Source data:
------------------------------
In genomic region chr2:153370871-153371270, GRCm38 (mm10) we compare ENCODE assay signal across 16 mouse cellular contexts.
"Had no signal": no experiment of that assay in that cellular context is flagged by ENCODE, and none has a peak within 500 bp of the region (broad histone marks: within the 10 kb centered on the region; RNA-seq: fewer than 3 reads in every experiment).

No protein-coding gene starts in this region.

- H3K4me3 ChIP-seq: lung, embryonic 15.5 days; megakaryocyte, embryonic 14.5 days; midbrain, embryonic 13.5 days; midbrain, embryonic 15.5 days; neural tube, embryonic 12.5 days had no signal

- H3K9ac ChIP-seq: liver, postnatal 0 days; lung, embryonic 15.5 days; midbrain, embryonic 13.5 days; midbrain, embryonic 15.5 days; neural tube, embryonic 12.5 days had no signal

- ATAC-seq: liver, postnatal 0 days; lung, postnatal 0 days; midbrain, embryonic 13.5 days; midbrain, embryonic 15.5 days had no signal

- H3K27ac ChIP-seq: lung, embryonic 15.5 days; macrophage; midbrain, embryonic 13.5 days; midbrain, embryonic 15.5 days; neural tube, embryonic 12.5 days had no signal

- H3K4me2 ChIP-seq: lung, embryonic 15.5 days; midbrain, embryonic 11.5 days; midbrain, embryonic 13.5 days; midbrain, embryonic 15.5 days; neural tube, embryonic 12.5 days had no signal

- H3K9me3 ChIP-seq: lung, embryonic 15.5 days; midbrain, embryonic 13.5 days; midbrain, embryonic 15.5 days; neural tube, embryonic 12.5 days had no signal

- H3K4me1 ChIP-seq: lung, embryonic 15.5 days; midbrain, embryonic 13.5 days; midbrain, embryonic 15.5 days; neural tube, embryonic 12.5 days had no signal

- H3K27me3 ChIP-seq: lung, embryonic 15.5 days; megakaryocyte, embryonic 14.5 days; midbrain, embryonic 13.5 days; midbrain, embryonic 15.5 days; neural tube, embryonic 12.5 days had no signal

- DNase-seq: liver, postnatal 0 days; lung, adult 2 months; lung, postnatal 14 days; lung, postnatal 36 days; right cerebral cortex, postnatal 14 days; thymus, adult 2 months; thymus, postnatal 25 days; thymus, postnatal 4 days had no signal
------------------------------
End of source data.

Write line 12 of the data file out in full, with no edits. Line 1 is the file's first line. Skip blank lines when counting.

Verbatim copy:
- DNase-seq: liver, postnatal 0 days; lung, adult 2 months; lung, postnatal 14 days; lung, postnatal 36 days; right cerebral cortex, postnatal 14 days; thymus, adult 2 months; thymus, postnatal 25 days; thymus, postnatal 4 days had no signal